21. Just out of curiosity: The above set up should hopefully work under CP/M (and TDOS?) as a colour serial terminal, with potential future options, but... There's another way to construct a simpler, and very fast, 80 column display for the ADAM that could work under any OS. Before I bought my ADAM I did a design for a Z80-based CP/M computer based on Grant Seale's design but never got round to making it. Part of the design was for a B/W 80 column display with limited GFX capability that requires no system memory to run - with hindsight I guess it's rather like the 9918A in operation. The basic idea is you need 10 lines: -D0 to D7 for passing info to the GFX processor -Avail for output -ACK for input The control cycle would consist of: Initialisation Set D0-D7 and AVAIL to be outputs. Set ACK to be an input. AVAIL can be high or low. Send to the display When ACK = AVAIL the display ready. Place character on D0-D7. Flip AVAIL to indicate data is ready to be processed... ...you're basically sending characters or control codes and Esc codes can be sent for limited VT100 compatibility. All this is achieved with an ATmega328, a 74HCT166, a crystal and a few passive components. As the system would have direct access to the VDP, and given I believe the 9918A can mix it's output, I think that would be enough for all the screen real-estate one could ask for. I'd also be very happy to roll a version GFX card that could be interfaced with the ADAM... the catch? Ideally such a board would need driver software to make best use of it, but at a pinch could be driven with a few peeks and pokes. So if there's interest, especially if someone wants to write a driver for such a device do let me know.
  22. Well I've soldered up both my new Pi Serial board, and memory board, as far as I can... waiting on some components to finish the job and then fingerers crossed with the ongoing testing. In a fit of combined madness and frustration I redesigned the board yet again to include a port extension header, along with the addition of ROM support, So it's possible to piggy-back further expansion boards on to that. I also flipped the Pi interface on to the back of the card to allow more room for cabling and the option to use other Pi's (in the latter case the composite out won't work as only the Zero has the correct header). The header also provides an easy attachment for 'my' RAM board's flying lead. I also changed the serial headers to FTDI type and added current-limiting resistors as 'my' ports are TTL only... ...sadly the redesign was done after I ordered the current board. But you never know this one might also be a dud, in which case I'll get an opportunity to buy some more funny looking coasters. ...and in a further bout of madness I've done two piggy-back boards to get the ball rolling: -A MIB compatible Parallel interface In the end it took lots of ICs to implement so there really was no way to add directly to this card. -A SGM compatible AY Sound card Addressing logic completely redone more to my liking. Annoyingly I had to add both Power-on reset and clock circuitry because Coleco in their wisdom didn't think to add those lines to the expansion bus.., bah! The idea is you can extend the middle slot for as long as you have room, don't overload the Z80's bus, or run short of power. The latter two can be fixed with some buffering and bringing in a 5v line. So... Having still not successfully tested anything I'm doing my best to get a much egg on my face as possible. I do hope the rest of my parts turn up soon. PS Having fried my Pi Zero I ordered another only to get a message saying I have to wait a bit as you're only allowed to order one a month - blast! My other Zero is soldered in to my Beeb to masquerade as a second processor and the Zero W in my printer isn't compatible with the PiGFX software - sigh! ...I can see impatience is going to result in a nasty hack to bend a standard Pi to my will.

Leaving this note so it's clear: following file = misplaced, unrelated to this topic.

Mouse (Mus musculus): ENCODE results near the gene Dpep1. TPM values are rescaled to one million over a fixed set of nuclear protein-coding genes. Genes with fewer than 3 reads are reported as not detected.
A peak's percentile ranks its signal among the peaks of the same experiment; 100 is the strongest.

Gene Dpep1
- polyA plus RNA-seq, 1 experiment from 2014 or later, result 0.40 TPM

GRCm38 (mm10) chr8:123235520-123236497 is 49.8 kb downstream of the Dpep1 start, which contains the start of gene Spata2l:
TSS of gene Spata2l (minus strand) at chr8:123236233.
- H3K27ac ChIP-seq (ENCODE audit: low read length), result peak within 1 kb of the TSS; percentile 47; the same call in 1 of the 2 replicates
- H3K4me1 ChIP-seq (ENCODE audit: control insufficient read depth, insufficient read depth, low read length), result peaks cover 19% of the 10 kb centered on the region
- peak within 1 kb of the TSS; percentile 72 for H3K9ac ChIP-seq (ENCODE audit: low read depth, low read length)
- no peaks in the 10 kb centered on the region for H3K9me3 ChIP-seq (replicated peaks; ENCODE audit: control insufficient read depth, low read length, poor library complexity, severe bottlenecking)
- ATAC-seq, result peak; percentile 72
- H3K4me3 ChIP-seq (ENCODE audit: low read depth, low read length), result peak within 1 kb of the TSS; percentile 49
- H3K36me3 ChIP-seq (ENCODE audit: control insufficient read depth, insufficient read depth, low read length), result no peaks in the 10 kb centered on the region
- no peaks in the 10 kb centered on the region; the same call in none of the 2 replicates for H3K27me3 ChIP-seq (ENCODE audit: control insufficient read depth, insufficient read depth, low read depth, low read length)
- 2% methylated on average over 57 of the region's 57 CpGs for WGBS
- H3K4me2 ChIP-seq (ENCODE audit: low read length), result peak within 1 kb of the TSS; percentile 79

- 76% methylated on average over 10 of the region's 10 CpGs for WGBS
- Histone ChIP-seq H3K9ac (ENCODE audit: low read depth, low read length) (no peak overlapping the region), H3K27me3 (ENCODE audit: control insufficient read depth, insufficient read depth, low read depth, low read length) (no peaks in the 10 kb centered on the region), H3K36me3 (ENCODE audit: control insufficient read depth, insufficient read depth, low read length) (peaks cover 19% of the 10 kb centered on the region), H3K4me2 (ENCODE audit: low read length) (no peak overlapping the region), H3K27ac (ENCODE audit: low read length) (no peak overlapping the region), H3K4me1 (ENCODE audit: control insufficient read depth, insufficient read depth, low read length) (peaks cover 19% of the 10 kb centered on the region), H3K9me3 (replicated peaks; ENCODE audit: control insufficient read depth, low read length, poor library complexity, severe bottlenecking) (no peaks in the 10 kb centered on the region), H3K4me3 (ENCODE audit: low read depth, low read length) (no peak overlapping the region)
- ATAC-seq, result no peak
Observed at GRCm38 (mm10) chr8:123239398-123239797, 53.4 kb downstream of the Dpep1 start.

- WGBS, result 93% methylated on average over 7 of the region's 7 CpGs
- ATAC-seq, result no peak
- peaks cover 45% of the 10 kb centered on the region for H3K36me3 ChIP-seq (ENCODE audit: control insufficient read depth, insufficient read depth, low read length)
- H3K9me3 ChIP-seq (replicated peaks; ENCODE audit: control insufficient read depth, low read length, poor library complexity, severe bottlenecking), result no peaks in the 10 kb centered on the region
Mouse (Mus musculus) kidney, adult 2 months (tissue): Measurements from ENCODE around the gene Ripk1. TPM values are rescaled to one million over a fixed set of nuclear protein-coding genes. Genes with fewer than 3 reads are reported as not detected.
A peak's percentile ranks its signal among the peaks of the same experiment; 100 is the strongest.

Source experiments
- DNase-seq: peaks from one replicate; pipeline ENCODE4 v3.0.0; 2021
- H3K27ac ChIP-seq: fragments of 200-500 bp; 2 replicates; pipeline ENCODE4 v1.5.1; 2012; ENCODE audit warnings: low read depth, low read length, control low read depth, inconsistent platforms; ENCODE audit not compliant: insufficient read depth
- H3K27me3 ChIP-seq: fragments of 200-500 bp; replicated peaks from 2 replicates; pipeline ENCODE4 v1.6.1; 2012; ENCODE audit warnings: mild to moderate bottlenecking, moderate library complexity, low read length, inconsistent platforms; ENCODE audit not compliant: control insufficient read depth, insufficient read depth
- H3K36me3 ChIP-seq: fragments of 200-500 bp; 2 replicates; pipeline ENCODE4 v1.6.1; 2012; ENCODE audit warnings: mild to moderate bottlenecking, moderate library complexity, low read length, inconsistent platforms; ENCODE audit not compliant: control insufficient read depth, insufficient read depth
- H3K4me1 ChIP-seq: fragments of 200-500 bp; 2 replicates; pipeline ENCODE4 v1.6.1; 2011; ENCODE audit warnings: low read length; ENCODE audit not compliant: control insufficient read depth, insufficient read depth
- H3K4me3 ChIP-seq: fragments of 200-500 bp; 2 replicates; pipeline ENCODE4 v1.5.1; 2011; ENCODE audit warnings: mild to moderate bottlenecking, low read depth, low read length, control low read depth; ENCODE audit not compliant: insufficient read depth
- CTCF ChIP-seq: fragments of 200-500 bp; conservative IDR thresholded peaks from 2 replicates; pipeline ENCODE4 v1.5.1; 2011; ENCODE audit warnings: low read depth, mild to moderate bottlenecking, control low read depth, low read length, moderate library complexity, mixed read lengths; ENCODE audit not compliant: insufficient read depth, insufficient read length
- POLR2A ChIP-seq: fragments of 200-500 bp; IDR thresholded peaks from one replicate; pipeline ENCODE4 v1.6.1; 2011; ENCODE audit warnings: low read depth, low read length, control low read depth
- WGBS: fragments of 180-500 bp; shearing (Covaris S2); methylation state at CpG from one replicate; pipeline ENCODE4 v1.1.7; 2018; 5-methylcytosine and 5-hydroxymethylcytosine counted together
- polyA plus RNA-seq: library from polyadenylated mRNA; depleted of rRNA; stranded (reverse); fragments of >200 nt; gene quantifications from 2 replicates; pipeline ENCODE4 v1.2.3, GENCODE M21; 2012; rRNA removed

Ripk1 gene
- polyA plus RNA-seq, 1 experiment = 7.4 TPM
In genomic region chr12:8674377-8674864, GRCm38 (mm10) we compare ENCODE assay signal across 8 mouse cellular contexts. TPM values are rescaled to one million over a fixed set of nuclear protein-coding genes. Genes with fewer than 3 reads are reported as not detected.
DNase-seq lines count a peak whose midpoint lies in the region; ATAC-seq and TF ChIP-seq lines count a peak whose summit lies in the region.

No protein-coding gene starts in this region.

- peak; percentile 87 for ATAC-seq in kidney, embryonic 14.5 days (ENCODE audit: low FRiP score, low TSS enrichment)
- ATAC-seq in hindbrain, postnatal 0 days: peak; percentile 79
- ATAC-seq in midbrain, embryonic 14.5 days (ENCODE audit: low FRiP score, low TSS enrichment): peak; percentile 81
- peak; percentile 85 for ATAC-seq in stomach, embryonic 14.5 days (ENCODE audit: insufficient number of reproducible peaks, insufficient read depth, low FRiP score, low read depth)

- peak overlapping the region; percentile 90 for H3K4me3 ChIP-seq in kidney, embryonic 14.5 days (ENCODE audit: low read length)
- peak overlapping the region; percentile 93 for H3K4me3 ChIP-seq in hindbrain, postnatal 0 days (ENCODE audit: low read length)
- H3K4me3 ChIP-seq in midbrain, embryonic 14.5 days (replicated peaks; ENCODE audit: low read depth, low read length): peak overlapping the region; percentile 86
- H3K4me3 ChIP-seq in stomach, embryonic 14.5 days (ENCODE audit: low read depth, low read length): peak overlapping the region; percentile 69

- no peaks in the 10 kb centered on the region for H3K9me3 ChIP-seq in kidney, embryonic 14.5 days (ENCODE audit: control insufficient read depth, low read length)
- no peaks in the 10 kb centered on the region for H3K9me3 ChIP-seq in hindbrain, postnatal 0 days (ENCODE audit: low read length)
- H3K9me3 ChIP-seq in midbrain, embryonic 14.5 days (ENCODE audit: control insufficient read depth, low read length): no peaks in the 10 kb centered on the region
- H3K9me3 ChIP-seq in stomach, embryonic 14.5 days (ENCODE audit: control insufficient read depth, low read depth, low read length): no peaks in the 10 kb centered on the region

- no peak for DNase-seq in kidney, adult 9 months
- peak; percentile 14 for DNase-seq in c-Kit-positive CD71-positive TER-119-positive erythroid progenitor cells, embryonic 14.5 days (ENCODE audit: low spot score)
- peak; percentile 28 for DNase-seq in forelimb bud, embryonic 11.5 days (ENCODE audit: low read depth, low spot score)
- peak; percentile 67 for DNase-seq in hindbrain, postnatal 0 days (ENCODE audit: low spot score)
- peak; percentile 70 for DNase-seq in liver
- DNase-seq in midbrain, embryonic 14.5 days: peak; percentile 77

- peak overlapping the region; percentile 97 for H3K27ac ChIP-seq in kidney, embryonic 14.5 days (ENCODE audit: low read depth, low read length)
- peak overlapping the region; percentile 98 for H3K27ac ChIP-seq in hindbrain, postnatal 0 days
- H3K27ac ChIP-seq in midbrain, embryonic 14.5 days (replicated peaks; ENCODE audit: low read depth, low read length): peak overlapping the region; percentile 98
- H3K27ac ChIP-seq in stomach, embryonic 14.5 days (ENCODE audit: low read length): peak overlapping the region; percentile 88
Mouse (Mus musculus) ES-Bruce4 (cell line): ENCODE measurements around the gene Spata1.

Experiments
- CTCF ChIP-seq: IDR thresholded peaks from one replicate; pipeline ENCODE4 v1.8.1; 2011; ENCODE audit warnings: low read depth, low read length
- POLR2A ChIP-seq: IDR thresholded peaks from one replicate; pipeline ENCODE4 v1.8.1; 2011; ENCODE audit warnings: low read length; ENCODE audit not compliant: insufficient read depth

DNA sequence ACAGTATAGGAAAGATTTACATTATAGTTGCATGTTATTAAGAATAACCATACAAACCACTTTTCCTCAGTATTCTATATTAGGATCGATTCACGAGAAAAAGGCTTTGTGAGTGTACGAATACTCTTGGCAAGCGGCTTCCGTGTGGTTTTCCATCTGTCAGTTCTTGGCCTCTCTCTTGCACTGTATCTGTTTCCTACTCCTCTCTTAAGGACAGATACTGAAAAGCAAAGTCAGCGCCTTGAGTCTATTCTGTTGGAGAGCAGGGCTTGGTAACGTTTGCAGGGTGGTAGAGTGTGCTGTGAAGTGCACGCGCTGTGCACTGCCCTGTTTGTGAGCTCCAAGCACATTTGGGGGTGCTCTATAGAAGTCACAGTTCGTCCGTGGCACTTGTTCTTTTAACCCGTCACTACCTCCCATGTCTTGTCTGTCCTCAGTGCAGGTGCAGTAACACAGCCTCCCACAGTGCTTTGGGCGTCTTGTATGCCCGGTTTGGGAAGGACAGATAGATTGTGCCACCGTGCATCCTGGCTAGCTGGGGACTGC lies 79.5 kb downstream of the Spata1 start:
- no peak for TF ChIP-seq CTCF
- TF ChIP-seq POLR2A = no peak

23. Ahh, a most interesting topic. I do hope there's lots of posts on this subject. For myself I'm a total CP/M n00b so there's every chance I shall be asking some very basic questions in the near future. Apologies in advance for polluting a potentially most interesting thread with daft questions. (FWIW: Plan "A" for my attempt at an 80 column card, assuming I get it to work at all, is primarily support for a colour VT100 terminal under CP/M (TDOS?). In the future I'd really, really like to get the computer-side A2Pi software ported to the ADAM... and later there's all sorts of Pi-related projects that could be leveraged for use with an ADAM. Sadly I can't code for toffee and I suspect 6502 code intended to run under the Apple II might be a bit unfunny to port to the Z80 on the ADAM. (I believe there is source code available) Sadly my card will never be a straight replacement for the 9918A, but I'd be very willing to do a Pi-ADAM (Colecovision) interface with a view to making a F18a-esque board - if anyone with the coding talent was interested in the software side.)